Today’s gospel provides a challenge to both those who heard these words from Jesus and to every Christian who wonders about dying and heaven. There is nothing more significant to a human being than our own mortality. And, what happens after we die? Yes, our faith assures us that God’s promise of eternal life is a reality. But how and when will it happen? We probably wonder about this because, like most things, it is not in our control. And we don’t like when we are not in control.

First let’s look at when the kingdom of God will come. Or in other words, when Jesus will return. Jesus said that when he returned heaven and earth would become one and he will separate the goats from the sheep. The day of judgement will be upon us all. However, Jesus said we know not the hour nor the day. Chances are none of us living today will experience the Parousia. But one thing is certain, we will all die and be in the presence of Jesus. But it appears Jesus is trying to say that the kingdom of heaven came when He was born. He brought heaven to earth through his humble act of becoming one of us. That is why he said, “For behold, the Kingdom of God is among you.” No need to wait. He is here.

Second, when will this happen for us? Again, we do not know. Based on our awareness of how fragile life is and our own experience with loved ones who “go home” we know it can be at any time. So why does it seem that our lives do not reflect the urgency of this fact. Let’s go back to the concept of control. We do a pretty good job of fooling ourselves into thinking we control our lives and our destiny. However, in moments of clarity, we realize this is not true. Yes, we have free will but that does not change that we are the created not the creator.

Regardless of when we die, we do not have to wait to be in the presence of Jesus. He promised he would not leave us orphaned. He is with us, around us, within us. Although we cannot have the full divine experience of heaven yet, this is the gift that awaits all who love him. And the beautiful thing is, we can share in the preview of things to come, now.

Action of the day:

Reflect on your life, death, and resurrection. In prayer and with the guidance of the Holy Spirit imagine what it will be like to experience heaven in all its glory. Also consider the reality that even in our wildest dreams we won’t come close. Thank God for the ability to concieve of such a gift and recognize heaven amongst us and rejoice!

A Daily Gospel Reflection by Dn. Carlos & Marieanne Porras for November 15th, 2023

The Gospel, according to Luke (17:11-19) 

As Jesus continued his journey to Jerusalem, he traveled through Samaria and Galilee. As he was entering a village, ten lepers met him. They stood at a distance from him and raised their voice, saying, “Jesus, Master! Have pity on us!” And when he saw them, he said, “Go show yourselves to the priests.” As they were going, they were cleansed. And one of them, realizing he had been healed, returned, glorifying God in a loud voice; and he fell at the feet of Jesus and thanked him. He was a Samaritan. Jesus said in reply, “Ten were cleansed, were they not? Where are the other nine? Has none but this foreigner returned to give thanks to God?” Then he said to him, “Stand up and go; your faith has saved you.”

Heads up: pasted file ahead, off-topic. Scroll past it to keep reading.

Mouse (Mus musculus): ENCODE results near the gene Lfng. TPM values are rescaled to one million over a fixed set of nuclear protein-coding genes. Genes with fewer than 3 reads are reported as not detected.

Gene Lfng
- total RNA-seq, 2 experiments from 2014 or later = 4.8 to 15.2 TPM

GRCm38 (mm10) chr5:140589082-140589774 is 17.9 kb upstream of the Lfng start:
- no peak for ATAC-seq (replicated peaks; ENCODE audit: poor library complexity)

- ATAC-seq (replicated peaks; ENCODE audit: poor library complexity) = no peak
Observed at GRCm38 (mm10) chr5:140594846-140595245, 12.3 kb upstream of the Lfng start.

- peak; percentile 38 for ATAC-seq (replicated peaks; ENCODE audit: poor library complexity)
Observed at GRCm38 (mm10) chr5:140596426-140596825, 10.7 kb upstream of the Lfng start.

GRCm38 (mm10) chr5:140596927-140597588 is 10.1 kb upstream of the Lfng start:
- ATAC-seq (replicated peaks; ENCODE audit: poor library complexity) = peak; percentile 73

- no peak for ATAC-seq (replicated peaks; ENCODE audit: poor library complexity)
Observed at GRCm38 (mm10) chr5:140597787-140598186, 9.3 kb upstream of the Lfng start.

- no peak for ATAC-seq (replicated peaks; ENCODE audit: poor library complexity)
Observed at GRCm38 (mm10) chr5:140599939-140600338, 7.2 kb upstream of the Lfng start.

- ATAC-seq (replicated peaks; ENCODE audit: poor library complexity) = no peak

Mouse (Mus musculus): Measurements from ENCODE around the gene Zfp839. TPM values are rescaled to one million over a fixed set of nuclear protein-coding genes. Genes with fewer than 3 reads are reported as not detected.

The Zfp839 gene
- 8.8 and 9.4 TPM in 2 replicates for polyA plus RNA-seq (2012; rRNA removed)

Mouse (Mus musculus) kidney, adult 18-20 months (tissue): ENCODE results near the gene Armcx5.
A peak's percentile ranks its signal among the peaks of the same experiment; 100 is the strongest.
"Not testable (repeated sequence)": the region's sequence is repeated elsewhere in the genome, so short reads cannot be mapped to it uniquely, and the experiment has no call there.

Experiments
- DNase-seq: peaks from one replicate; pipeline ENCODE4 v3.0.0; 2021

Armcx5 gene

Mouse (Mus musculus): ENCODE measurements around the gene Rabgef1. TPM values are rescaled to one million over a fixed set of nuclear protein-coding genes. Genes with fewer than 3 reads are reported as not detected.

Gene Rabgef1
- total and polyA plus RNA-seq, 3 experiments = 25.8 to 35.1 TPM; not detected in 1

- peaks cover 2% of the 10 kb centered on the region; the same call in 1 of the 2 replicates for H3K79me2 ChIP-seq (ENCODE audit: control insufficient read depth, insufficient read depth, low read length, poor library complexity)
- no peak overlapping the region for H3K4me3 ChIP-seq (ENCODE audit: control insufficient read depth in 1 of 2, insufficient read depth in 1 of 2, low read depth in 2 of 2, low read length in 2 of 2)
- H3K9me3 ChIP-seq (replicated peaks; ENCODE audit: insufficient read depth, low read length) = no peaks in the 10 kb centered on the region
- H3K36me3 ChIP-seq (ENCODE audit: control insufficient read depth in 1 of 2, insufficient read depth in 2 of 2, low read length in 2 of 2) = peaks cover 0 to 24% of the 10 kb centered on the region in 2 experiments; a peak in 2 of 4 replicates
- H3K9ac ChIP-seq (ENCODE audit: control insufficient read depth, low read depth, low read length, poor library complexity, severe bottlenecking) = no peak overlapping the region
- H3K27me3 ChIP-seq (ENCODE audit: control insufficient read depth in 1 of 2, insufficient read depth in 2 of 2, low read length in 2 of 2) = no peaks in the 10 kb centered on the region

REFLECTION:  Jesus, in today’s Gospel makes this reply; “Ten were cleansed, were they not? Where are the other nine? Jesus’ reply was in response to the one leper who returned to Jesus to thank Him.  Ten lepers were healed but only one thanked Him.

I was blessed to have worked for 42 years in the aerospace industry as a Design Engineer.  I received a very good salary, promotions, management position, and the times that I voluntarily looked for a job or had to look for a new job, it was always provided and compensated well. All this, I used to think it was all me and even pated myself on the back thinking, “Carlos you’re great.”  This occurred for about 30 of the 42 years of my engineering career.  It was around 30 years into my career that I had a complete spiritual transformation in my life that opened the eyes of my heart.  It was then that I realized that all my successes were God’s blessing and graces on my family and me.  It was from that transformation that I started to realize and understand how much God was raining His blessings on me.

Throughout our life, God is always blessing us but sadly and too often we take all His blessings for granted and some people may even think it is luck or something they deserve.  We go on our lives too busy and so focused on ourselves that we forget who created us and who we belong to.  We become more like the other nine lepers who failed to properly express their gratitude to Jesus.